I called Apple, knowing the machine was out of warranty. All I wanted was the part number and price for a replacement part [just an 80mm fan, with an odd connector]. Apple support wouldn't give me the information. They told me to c

        • Re:Feature list (Score:4, Informative)

          by Anonymous Coward on Monday April 14, 2008 @07:31PM (#23071376)
          Apple policy is that I'm not supposed to sell service parts to anyone but another authorized service provider, unless I install the parts in a computer.

          Apple doesn't have a problem with me giving you a price quote on a part.

          Now, I don't give a fuck what Apple policy is, and if I'm convinced you know what you're doing, I'll sell you the parts anyway. If it's a 661- (return dead part to Apple) part, you're going to pay a lot more to do it yourself, since I'm going to charge you stock price for the part. If you'd posted which model G4 and which fan, my reply would likely have a price for you.

          I do have to be convinced you know what you're doing, because I don't want you calling Apple when you break something.

          And I'm not a zit-faced dork. I've been working on Apple computers for over 15 years. The certification I have doesn't mean anything, but the experience does.

          I'm posting as anonymous because I just admitted I break Apple's rules.
        • Re: (Score:3, Interesting)

          by TheRaven64 (641858)
          I've had a few experiences with Apple 'support.' My PowerBook went in for some repairs to the screen. After six weeks and ten hours on the telephone (most of it on hold, on a 10p/minute number) during which time I was repeatedly lied to (told it had already been shipped back to me), they admitted that it had been lost sometime between UPS delivering it and it entering their repair system. The eventually sent me a replacement which was DOA. Two months after initially sending it in for repair, I had a new
  • Just been on to the website. It's up but Very very slow... Apple will probably Kill this dead but if i did buy a Mac it would be something like an 'OpenMac' just so that i know i can stick it to Jobs and Co :D lol. Wonder if they will go to court and test the EULA?? (Has an EULA been defended in court yet??)
  • EULA's (Score:5, Insightful)

    by dreamchaser (49529) on Monday April 14, 2008 @04:43PM (#23069102) Homepage Journal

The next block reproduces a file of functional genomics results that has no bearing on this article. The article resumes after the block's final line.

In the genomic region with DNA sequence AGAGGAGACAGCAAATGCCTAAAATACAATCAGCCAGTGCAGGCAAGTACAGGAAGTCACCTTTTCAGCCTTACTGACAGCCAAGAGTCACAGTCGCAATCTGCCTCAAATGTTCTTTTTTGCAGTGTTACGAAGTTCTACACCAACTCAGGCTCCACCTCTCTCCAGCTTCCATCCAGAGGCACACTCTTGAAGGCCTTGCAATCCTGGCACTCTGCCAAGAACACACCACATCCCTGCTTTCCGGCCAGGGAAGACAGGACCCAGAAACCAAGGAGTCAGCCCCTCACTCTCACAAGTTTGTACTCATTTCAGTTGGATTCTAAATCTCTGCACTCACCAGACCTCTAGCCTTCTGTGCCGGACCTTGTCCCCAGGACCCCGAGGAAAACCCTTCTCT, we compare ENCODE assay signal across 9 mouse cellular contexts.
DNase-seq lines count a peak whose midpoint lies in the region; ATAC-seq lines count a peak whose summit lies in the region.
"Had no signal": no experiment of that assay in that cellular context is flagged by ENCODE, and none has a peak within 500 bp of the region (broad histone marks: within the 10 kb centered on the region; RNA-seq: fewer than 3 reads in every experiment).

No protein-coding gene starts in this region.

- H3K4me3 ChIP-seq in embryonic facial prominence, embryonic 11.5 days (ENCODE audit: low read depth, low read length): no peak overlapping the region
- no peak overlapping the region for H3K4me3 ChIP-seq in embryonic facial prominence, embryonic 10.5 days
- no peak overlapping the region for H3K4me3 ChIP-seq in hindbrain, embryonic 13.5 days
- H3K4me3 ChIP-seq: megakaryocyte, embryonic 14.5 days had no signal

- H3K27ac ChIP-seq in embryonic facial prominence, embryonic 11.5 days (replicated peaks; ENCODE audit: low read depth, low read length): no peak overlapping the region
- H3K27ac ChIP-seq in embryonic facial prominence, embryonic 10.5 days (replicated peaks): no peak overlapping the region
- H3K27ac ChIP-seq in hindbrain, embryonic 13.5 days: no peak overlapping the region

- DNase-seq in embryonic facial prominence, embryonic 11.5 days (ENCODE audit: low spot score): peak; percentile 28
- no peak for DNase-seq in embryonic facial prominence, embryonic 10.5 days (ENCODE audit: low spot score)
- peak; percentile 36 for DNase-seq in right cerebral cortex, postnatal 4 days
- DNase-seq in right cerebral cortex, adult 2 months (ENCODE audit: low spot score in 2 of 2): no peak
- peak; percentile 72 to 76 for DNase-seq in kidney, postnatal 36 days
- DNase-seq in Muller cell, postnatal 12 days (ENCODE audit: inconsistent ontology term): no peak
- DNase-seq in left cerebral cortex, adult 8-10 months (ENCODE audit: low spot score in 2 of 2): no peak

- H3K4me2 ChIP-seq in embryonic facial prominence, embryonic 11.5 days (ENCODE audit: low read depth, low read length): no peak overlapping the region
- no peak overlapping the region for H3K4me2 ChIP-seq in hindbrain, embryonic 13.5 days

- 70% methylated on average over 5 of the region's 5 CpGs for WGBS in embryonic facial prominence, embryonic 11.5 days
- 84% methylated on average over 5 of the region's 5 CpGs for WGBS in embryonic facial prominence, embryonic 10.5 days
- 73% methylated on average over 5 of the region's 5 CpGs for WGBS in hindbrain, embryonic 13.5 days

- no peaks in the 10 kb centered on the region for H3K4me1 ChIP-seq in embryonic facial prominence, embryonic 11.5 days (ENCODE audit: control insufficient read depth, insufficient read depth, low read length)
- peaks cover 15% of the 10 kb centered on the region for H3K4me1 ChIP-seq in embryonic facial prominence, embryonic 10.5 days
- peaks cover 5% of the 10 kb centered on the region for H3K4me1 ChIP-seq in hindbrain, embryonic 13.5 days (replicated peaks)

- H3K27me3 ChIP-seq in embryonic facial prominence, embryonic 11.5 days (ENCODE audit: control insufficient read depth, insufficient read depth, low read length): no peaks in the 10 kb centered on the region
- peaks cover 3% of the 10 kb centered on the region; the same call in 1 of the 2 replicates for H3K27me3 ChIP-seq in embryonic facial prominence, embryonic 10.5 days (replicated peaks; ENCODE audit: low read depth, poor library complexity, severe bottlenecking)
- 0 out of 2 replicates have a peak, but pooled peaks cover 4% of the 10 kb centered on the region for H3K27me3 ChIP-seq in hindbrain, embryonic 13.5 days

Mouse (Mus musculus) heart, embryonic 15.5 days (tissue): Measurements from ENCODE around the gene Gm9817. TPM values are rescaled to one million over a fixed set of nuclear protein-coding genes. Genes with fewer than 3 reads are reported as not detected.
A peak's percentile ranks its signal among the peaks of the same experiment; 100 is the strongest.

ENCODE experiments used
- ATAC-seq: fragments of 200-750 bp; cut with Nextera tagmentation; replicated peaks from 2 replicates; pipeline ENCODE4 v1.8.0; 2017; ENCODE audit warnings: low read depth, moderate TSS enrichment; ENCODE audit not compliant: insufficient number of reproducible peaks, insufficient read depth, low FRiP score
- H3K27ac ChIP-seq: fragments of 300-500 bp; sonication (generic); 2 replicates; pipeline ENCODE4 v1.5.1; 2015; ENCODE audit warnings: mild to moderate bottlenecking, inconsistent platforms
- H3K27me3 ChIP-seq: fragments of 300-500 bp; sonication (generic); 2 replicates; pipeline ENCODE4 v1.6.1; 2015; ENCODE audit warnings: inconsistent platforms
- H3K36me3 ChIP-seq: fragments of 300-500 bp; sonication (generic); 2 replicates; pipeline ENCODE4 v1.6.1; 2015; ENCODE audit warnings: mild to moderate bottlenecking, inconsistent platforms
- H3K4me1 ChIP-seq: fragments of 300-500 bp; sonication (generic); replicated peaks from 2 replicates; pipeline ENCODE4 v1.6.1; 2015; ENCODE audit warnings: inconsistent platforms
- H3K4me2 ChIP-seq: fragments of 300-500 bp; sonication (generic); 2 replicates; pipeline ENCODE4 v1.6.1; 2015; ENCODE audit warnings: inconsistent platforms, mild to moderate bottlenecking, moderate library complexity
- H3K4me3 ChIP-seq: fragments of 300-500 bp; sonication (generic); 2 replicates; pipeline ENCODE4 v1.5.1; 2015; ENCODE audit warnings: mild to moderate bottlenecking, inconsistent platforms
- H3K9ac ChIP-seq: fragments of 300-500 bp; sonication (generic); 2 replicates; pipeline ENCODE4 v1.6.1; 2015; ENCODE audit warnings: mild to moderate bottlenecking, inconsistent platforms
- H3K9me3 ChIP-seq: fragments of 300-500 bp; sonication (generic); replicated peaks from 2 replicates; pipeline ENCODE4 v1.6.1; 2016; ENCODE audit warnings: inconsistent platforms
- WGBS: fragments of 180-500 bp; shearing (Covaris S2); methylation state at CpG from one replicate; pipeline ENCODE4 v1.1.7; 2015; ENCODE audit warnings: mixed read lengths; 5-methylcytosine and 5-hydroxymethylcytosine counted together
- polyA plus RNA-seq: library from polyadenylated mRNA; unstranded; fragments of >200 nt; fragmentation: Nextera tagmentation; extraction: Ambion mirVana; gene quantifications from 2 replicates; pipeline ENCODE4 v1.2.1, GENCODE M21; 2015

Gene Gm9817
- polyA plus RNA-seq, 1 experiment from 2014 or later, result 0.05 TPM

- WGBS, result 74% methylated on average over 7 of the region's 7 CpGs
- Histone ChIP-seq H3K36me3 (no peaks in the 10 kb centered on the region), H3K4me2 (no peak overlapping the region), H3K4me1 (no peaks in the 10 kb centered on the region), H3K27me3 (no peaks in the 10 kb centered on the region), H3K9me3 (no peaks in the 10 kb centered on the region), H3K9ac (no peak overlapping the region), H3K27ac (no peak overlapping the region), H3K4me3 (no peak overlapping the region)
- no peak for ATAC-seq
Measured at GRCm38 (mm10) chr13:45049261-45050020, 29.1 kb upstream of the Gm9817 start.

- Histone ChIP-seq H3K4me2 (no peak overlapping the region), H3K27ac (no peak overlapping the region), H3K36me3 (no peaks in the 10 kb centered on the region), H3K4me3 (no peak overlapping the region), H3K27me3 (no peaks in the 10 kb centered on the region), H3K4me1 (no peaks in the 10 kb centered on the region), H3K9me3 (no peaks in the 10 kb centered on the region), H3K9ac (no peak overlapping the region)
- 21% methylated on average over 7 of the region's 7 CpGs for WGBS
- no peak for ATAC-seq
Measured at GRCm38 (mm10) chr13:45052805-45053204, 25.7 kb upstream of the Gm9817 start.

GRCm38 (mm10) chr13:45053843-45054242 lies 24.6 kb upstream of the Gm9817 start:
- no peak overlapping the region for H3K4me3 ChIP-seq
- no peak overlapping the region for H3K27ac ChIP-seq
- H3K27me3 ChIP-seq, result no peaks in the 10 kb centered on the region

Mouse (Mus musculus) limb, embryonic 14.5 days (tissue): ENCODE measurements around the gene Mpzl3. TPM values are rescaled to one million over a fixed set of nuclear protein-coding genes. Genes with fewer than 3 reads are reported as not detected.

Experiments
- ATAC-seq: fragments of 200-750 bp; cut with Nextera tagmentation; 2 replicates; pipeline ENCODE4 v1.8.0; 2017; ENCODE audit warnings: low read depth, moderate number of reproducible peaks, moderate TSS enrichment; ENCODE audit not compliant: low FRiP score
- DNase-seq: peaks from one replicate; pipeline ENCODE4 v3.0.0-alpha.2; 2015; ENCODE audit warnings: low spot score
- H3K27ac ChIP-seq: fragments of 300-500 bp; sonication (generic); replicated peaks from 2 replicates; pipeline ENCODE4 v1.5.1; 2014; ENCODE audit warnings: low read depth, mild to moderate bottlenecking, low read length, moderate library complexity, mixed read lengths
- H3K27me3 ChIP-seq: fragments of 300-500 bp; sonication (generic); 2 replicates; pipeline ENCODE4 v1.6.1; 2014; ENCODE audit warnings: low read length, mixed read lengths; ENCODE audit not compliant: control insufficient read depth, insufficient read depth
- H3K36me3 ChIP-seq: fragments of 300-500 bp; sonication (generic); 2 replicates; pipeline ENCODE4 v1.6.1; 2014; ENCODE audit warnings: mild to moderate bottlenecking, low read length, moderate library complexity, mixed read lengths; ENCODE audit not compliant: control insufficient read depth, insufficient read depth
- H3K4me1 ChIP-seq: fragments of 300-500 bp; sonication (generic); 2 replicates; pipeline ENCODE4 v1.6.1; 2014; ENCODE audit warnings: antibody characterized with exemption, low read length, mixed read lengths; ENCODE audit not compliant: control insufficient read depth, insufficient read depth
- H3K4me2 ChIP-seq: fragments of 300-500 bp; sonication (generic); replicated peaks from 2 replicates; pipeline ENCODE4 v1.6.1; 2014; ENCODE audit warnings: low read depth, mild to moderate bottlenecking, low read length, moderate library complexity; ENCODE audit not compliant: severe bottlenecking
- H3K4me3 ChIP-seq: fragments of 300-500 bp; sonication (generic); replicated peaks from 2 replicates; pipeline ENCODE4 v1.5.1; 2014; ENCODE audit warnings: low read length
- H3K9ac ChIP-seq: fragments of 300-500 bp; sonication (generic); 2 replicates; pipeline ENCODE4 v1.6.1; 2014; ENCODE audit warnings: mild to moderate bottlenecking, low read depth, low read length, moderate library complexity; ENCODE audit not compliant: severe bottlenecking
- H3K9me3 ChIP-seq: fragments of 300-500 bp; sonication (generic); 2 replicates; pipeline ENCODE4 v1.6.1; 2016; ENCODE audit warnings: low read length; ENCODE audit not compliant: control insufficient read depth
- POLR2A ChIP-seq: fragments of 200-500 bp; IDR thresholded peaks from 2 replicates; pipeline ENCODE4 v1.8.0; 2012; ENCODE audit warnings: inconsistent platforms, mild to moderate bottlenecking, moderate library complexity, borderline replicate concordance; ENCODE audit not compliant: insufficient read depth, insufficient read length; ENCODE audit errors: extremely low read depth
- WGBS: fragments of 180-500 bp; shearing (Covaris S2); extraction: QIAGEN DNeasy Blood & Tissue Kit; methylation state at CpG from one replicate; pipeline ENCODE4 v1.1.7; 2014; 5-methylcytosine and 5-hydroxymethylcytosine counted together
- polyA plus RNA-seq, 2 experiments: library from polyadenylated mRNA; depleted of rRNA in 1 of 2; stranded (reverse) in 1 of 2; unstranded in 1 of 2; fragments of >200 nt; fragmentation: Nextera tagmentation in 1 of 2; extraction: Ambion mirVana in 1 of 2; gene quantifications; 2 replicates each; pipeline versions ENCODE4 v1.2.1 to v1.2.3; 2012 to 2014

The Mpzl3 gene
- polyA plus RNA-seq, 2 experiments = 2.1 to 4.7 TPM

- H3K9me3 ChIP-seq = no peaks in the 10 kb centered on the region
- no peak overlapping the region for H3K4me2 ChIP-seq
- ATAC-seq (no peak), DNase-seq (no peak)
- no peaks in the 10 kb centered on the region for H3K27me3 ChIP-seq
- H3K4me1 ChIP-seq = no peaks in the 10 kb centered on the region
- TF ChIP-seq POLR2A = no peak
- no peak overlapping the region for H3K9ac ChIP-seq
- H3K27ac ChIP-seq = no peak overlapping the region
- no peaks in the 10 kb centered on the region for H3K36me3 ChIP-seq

So are they good and enforcable this week, or evil and unenforceable? Seeing as this pertains to Apple it's probably a coin toss. The fanbois will all chime in with how it's such a good thing that Apple restricts what hardware one can run OS X on, and how this company should be shut down. If this were about some MS EULA there would be a firestorm about how EULA's are bogus anyways and unenforceble.

    If I buy OS X I'll damn well run it on any machine I want. In fact, one of my two OS X machines is *not* Appple Branded. That's right, it's a Hackintosh. Sue me, Jobs.
    • Re:EULA's (Score:4, Insightful)

      by stewbacca (1033764) on Monday April 14, 2008 @04:46PM (#23069166)
      Jobs doesn't care about your home-brew Hackintosh. He does care about Brand X selling hackintoshes, however.
      • Re:EULA's (Score:5, Insightful)

        by dreamchaser (49529) on Monday April 14, 2008 @04:49PM (#23069212) Homepage Journal
        I understand that. My point as about EULA's and about the fact that if Apple wants to restrict OS X to Apple only hardware then they should require proof of Mac ownership in order to buy a copy. They do not. If anyone can buy one then anyone should be able to install it on any computer. That goes for little shops that decide to sell hardware to run it on.

        I know why Jobs cares. He is every bit as much a wannabe monopolist as is Gates. He loves total control and complete product lock down. I don't hate Apple, like I said I have a Mac. What I hate is the hypocrisy exhibited by zealots.
        • My point as about EULA's and about the fact that if Apple wants to restrict OS X to Apple only hardware then they should require proof of Mac ownership in order to buy a copy. They do not. If anyone can buy one then anyone should be able to install it on any computer.

          Part of a civilized society is that you can use contracts (aka, EULA) as opposed to physical measures (aka, proof of ownership) to lower transaction costs.

        • Steve just wants control so he can ensure that you get an 'insanely great' product. He's a benevolent dictator, you see.
  • by downix (84795) on Monday April 14, 2008 @04:44PM (#23069128) Homepage
    I imagine it now...
    Webmaster: We just put up the site!
    Technician: Oh no, the site just went down!
    Webmaster: Did Apple slap us with a S&D letter?
    Technician: No, someone posted our link on Slashdot!
  • This is /. (Score:4, Insightful)

    by elrous0 (869638) * on Monday April 14, 2008 @04:44PM (#23069130)
    I predict 100 posts from people saying "Apple can do whatever they damn well want with their OS!" from the very same people who scream bloody murder if MS so much as includes a media player with their OS.
    • Re: (Score:2, Insightful)

      by downix (84795)
      Likely, and they'll be right. Apple makes computers. Microsoft doesn't. World of difference.